Developer

Much ado about objects

Are you lost at development meetings? Do you need some background on object-oriented programming? Managers, read this article to get a grip on OOP terminology.


If your shop uses, or is thinking about using, object-oriented programming (OOP) techniques, you should have a general grasp of what OOP is and why it’s being used. This article offers a quick rundown of the major terms you’ll need to know, and what they mean to your solution.

Why use OOP?
Objects can be incredibly beneficial to a solution, particularly if they are well designed. You can write code once and use it many times instead of writing the same function repeatedly within different portions of an application. This speeds development and reduces bugs by reducing the total amount of code that is written.

The code used to create objects can potentially be used in multiple applications. For example, your team could write a collection of standard classes to calculate your available inventory, and then use that code to create objects in all solutions that require it, such as an ordering interface for your customers, reports for your stock room, and notices for your sales team.

Another major benefit of OOP is its impact on code structure. Concepts like inheritance facilitate development by simplifying variable and function use. OOP makes dividing coding tasks between teams easier. It’s also easier to spot dependencies in child-class code; i.e., code that inherits an object. Testing and debugging are simplified as well.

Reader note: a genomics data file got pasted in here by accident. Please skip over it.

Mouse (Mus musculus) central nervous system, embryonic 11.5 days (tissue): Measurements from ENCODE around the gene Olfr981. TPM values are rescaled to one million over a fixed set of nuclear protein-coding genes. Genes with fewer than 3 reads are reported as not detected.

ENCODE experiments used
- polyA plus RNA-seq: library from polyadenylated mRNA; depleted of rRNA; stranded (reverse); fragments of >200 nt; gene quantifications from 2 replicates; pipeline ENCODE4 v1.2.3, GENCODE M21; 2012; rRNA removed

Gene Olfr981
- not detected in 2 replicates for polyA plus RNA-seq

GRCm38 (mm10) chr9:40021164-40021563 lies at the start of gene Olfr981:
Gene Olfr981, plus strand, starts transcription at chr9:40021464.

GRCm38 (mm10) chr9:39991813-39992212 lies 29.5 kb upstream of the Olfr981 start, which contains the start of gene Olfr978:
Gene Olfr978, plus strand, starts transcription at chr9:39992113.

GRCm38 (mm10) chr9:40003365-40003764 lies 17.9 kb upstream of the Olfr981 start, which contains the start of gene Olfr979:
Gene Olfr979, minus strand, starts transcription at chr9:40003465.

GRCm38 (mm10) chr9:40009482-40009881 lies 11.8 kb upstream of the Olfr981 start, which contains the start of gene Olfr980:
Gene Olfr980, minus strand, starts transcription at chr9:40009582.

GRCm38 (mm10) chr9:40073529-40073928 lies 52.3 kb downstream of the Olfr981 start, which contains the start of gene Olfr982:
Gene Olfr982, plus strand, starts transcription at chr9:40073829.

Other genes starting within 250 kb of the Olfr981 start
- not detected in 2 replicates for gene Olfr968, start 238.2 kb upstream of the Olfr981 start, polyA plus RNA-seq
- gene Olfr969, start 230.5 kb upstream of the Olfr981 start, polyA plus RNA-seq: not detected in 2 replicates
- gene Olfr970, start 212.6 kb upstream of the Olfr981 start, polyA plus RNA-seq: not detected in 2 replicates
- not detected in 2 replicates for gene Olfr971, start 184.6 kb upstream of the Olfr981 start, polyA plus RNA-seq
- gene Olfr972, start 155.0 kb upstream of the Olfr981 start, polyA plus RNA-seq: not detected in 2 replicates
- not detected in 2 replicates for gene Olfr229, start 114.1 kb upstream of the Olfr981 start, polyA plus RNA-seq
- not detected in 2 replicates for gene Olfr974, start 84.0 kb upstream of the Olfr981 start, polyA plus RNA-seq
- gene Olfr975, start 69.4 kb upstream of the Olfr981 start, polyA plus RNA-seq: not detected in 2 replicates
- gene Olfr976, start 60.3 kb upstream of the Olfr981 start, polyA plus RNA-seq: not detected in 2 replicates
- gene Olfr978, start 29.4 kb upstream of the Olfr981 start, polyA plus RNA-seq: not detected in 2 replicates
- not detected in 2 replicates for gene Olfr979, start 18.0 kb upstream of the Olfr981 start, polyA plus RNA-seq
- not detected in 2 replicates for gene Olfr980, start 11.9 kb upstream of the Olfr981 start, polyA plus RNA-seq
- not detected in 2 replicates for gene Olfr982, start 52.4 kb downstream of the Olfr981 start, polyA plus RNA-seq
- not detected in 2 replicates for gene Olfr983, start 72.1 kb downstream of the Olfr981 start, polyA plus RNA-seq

There are some drawbacks to OOP, however. If a class is modified, all code depending on that class must be retested and potentially modified to support the changes. Also, if documentation is not diligently maintained, it can be difficult to determine what code uses a parent class (code that is inherited). If you discover a bug late in development, it could potentially affect a large portion of your application.

Object-oriented programming follows a different mentality and requires a slightly altered focus than traditional development. For an experienced OOP team, the benefits are phenomenal. If you’re thinking about switching, be sure you have an experienced lead developer to watch out for pitfalls and structure your efforts.

Now that you’ve seen what OOP can do for you, read on to learn some of its concepts and terms.

Object defined
An object is the basic unit upon which object-oriented programs are built. More specifically, an object is an instance of self-contained, or encapsulated, code that performs a specific function. This set of code is most frequently called a class, object class, or module, but other names apply in different programming languages. Each of these terms has slightly different meanings, but they are all collections of code.

As I stated above, an object itself is an instance of a class or other construct. This means that existing physical code serves as a template to create the object. Code that performs a specific function can be written once and referenced several times. Each object has its own identifier, a name given to the object that differentiates it from others.

Objects are not actually copies of the class. Each object has its own namespace in which the identifier and variables are stored, but the object refers back to the original code to perform functions.

An “encapsulated” object has its own set of functions, called methods, and variables, called attributes. When attributes are defined within an object, they generally don’t extend beyond the instance. If I had a class called vegetable and created two object instances, carrot and celery, the values I set for carrot will not affect values for celery. These variables within vegetable itself are never defined since the vegetable class is merely a template.